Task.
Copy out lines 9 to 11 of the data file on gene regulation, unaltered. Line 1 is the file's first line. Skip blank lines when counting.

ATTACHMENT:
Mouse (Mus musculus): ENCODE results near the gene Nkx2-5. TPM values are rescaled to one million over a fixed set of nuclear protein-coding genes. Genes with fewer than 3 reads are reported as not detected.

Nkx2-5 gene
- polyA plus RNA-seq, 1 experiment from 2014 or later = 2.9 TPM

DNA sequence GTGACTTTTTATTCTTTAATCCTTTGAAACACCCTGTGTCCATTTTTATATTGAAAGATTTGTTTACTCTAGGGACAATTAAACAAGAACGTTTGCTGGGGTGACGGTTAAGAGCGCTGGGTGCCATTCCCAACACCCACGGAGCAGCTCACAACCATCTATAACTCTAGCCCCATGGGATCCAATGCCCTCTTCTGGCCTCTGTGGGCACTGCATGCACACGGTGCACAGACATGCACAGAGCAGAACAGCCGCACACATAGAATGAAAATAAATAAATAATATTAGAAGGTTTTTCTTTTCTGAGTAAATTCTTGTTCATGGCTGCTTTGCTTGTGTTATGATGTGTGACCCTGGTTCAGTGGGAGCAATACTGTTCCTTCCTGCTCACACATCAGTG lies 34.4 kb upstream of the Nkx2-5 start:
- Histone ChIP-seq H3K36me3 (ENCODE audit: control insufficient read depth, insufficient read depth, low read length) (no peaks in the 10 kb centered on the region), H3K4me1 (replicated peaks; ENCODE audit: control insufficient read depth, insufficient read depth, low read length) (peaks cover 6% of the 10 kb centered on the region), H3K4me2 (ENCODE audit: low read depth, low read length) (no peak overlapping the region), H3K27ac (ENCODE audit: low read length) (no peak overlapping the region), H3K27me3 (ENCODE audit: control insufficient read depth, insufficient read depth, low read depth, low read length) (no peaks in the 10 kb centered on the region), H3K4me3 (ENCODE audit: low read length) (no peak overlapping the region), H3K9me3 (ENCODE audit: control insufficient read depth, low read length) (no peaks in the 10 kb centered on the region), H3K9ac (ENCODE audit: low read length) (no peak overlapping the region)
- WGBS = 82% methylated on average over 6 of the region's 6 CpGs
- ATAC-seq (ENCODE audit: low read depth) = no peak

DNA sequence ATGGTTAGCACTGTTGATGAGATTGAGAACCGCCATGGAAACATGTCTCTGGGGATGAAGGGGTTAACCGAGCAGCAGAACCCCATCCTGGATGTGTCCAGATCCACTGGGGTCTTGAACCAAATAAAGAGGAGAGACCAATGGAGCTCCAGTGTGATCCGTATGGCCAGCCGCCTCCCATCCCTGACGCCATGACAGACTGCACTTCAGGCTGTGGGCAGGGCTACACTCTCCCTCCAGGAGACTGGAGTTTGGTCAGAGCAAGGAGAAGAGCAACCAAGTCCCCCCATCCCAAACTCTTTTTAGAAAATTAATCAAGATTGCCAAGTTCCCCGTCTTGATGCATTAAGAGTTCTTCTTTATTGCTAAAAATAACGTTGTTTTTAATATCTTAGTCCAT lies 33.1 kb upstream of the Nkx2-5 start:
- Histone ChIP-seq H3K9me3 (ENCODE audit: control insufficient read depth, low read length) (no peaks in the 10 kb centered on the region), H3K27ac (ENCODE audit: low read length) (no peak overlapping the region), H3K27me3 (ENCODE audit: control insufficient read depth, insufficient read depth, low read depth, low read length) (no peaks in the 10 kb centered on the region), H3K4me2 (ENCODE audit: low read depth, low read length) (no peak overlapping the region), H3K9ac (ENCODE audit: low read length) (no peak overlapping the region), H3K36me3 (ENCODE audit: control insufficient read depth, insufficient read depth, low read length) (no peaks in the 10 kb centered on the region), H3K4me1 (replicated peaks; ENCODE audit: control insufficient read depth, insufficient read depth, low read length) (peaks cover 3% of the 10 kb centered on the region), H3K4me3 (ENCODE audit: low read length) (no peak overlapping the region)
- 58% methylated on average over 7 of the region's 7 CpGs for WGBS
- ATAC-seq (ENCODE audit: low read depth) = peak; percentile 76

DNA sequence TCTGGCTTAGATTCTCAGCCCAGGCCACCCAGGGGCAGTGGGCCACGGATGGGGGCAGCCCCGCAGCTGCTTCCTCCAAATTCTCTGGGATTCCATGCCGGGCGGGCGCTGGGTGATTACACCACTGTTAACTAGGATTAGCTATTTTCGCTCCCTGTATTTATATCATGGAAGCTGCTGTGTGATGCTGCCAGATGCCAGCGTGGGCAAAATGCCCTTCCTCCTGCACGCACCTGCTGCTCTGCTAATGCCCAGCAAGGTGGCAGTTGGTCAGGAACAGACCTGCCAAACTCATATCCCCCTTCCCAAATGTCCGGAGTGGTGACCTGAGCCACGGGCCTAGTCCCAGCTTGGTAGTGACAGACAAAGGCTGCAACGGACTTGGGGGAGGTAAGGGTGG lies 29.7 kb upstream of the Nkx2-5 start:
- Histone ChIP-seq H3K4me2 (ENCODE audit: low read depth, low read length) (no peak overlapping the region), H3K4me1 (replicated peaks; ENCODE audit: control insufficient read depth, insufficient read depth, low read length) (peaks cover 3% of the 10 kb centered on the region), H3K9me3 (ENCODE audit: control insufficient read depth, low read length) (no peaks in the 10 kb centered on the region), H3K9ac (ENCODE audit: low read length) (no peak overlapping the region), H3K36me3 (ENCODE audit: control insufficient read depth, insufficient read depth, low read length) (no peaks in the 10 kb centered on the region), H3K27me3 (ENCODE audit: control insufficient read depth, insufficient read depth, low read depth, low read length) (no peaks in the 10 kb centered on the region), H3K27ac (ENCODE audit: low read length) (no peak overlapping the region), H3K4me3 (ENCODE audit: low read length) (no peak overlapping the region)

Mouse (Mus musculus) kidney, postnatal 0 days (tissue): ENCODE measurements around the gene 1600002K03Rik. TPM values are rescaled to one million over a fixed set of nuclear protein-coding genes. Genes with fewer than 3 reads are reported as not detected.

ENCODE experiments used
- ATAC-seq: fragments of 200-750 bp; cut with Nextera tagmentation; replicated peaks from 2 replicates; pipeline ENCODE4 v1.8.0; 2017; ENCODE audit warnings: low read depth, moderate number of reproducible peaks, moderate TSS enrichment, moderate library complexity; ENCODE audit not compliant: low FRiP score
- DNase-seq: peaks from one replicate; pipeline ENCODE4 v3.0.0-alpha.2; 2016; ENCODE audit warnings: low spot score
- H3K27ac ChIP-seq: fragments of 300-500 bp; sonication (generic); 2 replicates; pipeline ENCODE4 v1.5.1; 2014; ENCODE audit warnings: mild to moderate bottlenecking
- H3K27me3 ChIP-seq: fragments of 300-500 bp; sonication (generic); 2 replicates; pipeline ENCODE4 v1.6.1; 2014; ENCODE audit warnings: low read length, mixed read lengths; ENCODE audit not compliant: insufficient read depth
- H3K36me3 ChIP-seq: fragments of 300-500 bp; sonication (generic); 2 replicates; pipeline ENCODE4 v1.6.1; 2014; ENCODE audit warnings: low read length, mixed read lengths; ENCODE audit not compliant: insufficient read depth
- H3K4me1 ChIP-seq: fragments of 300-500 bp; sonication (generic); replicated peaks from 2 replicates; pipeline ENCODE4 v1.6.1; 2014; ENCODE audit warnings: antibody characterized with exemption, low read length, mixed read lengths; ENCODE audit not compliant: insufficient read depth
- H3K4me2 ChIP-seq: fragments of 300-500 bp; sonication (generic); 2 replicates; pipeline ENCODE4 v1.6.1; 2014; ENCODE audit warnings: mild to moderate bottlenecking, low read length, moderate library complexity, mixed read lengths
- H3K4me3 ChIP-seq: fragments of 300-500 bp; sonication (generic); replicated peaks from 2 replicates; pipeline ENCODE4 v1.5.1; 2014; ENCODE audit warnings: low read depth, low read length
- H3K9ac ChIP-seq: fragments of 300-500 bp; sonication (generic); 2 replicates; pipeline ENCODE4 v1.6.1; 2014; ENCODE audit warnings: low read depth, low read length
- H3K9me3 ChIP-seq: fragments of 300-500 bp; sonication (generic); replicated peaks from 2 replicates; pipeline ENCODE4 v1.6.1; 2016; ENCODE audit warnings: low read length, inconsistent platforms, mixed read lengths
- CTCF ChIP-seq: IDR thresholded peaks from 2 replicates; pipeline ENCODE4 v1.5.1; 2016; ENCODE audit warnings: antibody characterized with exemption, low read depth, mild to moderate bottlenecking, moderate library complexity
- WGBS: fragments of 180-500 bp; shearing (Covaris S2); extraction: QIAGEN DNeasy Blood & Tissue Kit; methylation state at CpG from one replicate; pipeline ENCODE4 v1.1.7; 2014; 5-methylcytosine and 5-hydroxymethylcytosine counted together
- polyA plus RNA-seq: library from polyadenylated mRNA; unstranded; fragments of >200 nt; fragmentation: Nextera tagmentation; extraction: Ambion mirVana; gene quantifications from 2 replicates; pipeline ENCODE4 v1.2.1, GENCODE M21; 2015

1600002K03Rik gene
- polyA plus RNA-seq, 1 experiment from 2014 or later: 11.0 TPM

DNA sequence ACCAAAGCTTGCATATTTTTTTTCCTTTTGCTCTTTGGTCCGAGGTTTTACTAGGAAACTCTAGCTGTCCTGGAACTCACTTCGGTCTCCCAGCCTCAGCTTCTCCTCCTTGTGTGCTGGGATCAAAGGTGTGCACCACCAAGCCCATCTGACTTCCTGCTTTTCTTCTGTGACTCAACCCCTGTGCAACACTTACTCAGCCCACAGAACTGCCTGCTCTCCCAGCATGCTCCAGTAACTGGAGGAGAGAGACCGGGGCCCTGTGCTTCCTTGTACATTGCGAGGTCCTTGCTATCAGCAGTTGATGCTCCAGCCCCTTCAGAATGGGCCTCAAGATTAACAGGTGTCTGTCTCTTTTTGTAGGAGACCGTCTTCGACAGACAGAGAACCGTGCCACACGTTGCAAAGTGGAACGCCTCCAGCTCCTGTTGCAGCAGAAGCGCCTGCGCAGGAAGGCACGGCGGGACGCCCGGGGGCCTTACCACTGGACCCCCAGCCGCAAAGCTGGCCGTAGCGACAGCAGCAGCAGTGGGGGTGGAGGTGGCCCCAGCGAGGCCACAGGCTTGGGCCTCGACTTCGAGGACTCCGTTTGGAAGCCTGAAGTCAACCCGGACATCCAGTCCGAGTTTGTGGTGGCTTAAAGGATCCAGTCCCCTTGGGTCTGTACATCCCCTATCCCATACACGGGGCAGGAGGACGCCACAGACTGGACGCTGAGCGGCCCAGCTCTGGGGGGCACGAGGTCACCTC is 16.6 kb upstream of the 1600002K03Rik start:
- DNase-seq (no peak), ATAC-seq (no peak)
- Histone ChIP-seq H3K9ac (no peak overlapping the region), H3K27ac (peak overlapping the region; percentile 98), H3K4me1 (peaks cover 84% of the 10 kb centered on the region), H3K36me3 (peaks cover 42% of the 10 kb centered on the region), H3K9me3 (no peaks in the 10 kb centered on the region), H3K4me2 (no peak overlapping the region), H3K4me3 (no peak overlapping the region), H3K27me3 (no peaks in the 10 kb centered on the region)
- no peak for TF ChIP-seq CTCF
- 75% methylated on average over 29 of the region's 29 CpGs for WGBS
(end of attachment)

- Histone ChIP-seq H3K9me3 (ENCODE audit: control insufficient read depth, low read length) (no peaks in the 10 kb centered on the region), H3K27ac (ENCODE audit: low read length) (no peak overlapping the region), H3K27me3 (ENCODE audit: control insufficient read depth, insufficient read depth, low read depth, low read length) (no peaks in the 10 kb centered on the region), H3K4me2 (ENCODE audit: low read depth, low read length) (no peak overlapping the region), H3K9ac (ENCODE audit: low read length) (no peak overlapping the region), H3K36me3 (ENCODE audit: control insufficient read depth, insufficient read depth, low read length) (no peaks in the 10 kb centered on the region), H3K4me1 (replicated peaks; ENCODE audit: control insufficient read depth, insufficient read depth, low read length) (peaks cover 3% of the 10 kb centered on the region), H3K4me3 (ENCODE audit: low read length) (no peak overlapping the region)
- 58% methylated on average over 7 of the region's 7 CpGs for WGBS
- ATAC-seq (ENCODE audit: low read depth) = peak; percentile 76